Modi-Jaitley team will face challenges in Parliament and outside
India today, March 09, 2017
The second of leg of
the Budget session of Parliament began today with Prime Minister
Narendra Modi and Union Finance Minister Arun Jaitley expressing
high hopes of the national goods and services tax (GST) bill
getting nod of Parliament this time around.
The Modi government is keen on rolling out the GST from July 1
this year. Parliament requires to give its consent on a slew of
bills before the GST become a reality.
WHAT HAS BEEN
DONE TILL NOW
The constitutional amendment was made last year to enable
formation of GST Council, comprising of the representatives from
all the states, Union Territories and the Centre. The Union
Finance Minister heads the Council.
The GST Council has approved two draft bills, which will be
presented in Parliament for their passage. These bills are the
Central GST (C-GST) and the Integrated GST (I-GST).
The GST Council will take up the remaining State GST (S-GST) and
Union Territory-GST (UT-GST) during its next sitting on March
WHY SO MANY
The Constitution of India has given both the Centre and states
the financial powers including those to levy taxes.
The C-GST will be levied by the Centre on goods and services
falling under its domain- currently levied under excise and
The I-GST will be levied on the supply of goods and services
from one state to another.
The S-GST will be levied by the states on the goods and services
falling under their domain. The Bill for S-GST will have to be
passed by each of the 29 state Assemblies.
The Bills for C-GST and I-GST will have to be passed by
Parliament before they could be rolled out. The UT-GST will be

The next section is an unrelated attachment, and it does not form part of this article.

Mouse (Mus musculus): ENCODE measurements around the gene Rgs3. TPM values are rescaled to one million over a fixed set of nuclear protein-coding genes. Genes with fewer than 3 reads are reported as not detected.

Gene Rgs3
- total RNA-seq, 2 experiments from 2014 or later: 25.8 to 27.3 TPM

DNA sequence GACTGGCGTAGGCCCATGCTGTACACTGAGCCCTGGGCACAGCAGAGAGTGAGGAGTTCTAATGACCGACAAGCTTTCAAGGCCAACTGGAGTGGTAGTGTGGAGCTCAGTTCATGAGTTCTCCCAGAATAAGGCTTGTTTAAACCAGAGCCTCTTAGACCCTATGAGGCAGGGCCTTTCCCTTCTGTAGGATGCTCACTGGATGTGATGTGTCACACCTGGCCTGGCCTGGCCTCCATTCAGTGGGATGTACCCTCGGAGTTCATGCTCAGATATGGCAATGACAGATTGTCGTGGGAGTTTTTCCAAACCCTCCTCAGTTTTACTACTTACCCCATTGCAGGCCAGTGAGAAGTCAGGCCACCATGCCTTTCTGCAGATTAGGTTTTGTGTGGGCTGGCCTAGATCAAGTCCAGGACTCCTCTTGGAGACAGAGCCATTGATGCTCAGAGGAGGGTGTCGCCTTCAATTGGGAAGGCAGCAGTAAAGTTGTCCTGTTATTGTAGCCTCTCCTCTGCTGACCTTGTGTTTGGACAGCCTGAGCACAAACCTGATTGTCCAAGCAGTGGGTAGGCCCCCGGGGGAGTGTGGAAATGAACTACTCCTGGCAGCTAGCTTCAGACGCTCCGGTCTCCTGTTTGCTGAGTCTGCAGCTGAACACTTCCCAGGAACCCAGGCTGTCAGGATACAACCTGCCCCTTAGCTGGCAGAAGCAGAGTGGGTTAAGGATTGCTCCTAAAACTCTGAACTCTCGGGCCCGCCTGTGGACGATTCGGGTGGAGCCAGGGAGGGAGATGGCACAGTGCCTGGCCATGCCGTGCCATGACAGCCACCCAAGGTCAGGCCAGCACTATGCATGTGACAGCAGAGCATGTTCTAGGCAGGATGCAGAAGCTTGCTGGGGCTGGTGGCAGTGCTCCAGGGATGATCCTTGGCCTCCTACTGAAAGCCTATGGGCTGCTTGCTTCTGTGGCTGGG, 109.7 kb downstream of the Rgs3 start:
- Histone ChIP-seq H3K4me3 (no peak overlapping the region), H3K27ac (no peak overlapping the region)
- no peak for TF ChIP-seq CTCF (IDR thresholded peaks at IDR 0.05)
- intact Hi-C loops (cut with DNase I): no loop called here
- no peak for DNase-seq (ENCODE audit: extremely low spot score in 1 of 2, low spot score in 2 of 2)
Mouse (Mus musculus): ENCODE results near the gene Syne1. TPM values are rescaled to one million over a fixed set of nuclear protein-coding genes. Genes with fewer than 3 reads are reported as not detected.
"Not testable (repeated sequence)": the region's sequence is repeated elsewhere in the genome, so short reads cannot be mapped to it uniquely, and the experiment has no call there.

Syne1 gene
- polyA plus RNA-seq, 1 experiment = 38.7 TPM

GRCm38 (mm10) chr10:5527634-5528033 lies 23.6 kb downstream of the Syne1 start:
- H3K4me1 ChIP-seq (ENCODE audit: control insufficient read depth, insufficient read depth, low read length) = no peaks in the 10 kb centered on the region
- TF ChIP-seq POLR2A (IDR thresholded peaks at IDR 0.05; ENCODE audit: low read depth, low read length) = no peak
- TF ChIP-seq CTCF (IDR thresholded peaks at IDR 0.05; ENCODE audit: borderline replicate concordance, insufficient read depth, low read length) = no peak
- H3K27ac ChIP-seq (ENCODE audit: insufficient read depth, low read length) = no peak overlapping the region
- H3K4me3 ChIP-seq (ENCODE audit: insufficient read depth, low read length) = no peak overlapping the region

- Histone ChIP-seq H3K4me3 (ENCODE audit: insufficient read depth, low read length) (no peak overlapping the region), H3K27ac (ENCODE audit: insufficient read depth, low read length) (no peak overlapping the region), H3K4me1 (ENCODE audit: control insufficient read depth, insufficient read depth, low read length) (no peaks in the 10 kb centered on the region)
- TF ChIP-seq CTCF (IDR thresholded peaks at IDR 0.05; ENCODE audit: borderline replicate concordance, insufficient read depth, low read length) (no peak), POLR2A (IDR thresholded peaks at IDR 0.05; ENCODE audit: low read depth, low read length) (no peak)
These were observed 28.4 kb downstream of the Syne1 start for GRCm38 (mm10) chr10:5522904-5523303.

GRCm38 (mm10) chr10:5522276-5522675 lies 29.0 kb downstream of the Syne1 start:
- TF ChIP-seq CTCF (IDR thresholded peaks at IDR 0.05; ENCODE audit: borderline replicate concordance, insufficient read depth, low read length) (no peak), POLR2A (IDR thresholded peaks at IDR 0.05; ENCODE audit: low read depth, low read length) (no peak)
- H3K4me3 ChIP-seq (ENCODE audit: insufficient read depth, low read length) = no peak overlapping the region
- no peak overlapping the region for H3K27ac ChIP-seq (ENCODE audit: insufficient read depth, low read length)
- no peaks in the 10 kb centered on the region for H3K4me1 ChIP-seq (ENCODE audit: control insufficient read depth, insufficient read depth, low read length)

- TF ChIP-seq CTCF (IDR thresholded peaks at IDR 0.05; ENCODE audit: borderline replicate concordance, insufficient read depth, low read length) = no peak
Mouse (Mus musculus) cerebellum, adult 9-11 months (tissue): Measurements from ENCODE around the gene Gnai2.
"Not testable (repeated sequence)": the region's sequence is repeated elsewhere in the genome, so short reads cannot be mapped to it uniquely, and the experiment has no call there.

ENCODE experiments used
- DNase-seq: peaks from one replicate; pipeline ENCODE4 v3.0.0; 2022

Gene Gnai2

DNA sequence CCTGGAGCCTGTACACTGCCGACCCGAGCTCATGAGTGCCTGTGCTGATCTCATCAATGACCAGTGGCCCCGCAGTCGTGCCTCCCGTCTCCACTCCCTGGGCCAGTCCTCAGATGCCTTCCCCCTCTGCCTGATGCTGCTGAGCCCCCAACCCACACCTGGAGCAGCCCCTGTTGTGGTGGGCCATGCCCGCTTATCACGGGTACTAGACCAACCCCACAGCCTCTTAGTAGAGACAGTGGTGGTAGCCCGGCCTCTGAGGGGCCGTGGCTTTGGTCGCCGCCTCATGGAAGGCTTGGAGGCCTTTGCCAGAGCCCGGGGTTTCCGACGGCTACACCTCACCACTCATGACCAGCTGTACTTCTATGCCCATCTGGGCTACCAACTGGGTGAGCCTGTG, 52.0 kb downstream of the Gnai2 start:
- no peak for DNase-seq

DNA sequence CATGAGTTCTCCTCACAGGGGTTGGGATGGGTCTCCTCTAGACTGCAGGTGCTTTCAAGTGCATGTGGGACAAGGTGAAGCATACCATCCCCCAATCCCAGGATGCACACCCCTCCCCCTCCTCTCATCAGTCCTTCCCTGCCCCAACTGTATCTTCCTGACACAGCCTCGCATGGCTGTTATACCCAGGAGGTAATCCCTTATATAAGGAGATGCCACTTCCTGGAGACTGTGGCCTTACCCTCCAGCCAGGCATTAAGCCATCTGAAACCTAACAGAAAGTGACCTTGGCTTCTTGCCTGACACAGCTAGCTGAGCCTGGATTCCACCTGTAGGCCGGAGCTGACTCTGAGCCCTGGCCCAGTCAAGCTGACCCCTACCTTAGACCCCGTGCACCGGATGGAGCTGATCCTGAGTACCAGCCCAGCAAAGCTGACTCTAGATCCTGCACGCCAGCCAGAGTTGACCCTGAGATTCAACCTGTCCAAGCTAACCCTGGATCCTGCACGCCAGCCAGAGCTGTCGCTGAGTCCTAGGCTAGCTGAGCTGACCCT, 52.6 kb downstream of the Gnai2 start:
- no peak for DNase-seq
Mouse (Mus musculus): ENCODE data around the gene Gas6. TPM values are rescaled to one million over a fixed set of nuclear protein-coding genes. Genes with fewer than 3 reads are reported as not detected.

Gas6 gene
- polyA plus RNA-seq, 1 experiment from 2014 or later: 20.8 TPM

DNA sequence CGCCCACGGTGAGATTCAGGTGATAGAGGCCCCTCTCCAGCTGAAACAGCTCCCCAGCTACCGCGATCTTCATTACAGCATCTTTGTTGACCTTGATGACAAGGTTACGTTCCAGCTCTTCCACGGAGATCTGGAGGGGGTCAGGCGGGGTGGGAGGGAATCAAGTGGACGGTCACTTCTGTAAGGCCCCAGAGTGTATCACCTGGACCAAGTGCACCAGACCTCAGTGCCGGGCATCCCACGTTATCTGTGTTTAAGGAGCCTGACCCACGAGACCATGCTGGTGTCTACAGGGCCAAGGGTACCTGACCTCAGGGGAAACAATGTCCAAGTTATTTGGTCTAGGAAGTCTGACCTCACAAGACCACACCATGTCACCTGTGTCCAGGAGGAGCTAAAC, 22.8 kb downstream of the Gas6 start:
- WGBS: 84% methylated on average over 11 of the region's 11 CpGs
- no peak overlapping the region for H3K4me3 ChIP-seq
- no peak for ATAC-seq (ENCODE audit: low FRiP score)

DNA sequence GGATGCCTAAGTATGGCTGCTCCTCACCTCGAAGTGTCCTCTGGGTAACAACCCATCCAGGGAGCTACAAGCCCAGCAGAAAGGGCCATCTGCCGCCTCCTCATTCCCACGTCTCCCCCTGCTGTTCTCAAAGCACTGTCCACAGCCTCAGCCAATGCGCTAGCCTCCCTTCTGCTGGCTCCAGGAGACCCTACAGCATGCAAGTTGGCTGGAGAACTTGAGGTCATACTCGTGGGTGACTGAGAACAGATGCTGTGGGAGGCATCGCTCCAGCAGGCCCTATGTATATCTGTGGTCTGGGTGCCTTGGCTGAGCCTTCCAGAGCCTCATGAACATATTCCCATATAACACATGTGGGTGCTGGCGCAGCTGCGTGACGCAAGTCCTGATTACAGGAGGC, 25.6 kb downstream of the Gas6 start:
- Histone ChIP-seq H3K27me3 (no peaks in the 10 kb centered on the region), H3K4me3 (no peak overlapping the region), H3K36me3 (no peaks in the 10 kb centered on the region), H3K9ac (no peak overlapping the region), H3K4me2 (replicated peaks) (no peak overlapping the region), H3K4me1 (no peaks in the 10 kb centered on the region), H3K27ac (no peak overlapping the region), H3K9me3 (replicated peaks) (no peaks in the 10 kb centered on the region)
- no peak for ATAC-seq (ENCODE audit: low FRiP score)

passed by the Assemblies of Delhi and Puducherry. This will also
go the Parliament for approval. As these bills are money bills,
they can be sent for President's consent even if the Rajya Sabha
votes against it. With the BJP have comfortable majority in the
Lok Sabha, the passage of GST should not be a problem, but the
provisions of the bills leave many sticking points, politically.
When GST was introduced as a concept, it was said that it would
be one-nation, one-tax regime. When the details came out, it
proposed taxes ranging from five per cent to 28 per cent.
The effective GST rates have been kept at 5, 12, 18 and 28 per
cent. The model GST draft bill has a clause enabling the
governments to levy up to 40 per cent tax (20 per cent by the
Centre and 20 per cent by the states).
The draft also provides for an additional levy of one per cent
over and above the GST. Both the Centre and states can levy
separately. The Congress has objected to the capping tax rate.
The largest Opposition party in the Lok Sabha has maintained
that the maximum tax rate should be fixed at 18 per cent and
that the law should have a clear mention about it.
The Congress has also demanded that tobacco and petroleum
products should also be included in the GST regime.
The third sticking point for the Congress is its demand for an
independent mechanism for resolution of disputes between the
Centre and the states or among the states. The government has
not agreed to these demands.
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